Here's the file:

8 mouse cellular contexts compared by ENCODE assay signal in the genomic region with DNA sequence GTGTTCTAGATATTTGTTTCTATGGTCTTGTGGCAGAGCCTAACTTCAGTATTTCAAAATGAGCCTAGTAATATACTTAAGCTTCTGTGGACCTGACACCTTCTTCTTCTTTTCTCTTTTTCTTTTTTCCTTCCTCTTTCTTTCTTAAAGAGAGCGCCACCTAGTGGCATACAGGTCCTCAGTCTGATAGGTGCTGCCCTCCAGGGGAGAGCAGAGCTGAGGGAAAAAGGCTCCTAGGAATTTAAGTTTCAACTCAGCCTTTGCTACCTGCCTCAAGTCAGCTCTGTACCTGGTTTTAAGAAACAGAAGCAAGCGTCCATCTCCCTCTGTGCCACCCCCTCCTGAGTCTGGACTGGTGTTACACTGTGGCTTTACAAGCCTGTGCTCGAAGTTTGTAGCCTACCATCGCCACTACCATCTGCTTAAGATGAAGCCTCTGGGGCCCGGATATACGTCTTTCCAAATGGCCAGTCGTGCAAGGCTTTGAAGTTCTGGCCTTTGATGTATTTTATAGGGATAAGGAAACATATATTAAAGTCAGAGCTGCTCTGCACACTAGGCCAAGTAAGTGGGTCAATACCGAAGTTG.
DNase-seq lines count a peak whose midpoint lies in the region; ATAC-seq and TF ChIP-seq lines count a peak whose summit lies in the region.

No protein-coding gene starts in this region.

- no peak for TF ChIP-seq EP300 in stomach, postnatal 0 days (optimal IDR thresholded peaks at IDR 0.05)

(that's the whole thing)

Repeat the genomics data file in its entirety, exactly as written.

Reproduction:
8 mouse cellular contexts compared by ENCODE assay signal in the genomic region with DNA sequence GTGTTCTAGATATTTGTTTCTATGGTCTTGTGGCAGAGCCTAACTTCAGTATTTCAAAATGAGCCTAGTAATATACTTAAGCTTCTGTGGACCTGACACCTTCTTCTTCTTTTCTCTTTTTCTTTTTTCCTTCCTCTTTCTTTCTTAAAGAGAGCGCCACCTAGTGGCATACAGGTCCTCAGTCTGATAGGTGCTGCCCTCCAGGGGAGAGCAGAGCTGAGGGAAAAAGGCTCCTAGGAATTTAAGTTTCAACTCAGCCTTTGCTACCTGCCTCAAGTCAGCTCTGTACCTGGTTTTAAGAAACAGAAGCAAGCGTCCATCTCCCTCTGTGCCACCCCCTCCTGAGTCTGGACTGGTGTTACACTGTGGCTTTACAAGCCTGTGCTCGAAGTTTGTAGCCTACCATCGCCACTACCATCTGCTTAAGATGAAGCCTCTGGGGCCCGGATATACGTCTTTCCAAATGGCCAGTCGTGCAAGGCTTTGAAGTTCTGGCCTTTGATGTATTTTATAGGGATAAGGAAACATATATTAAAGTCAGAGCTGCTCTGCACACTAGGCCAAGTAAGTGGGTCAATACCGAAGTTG.
DNase-seq lines count a peak whose midpoint lies in the region; ATAC-seq and TF ChIP-seq lines count a peak whose summit lies in the region.

No protein-coding gene starts in this region.

- no peak for TF ChIP-seq EP300 in stomach, postnatal 0 days (optimal IDR thresholded peaks at IDR 0.05)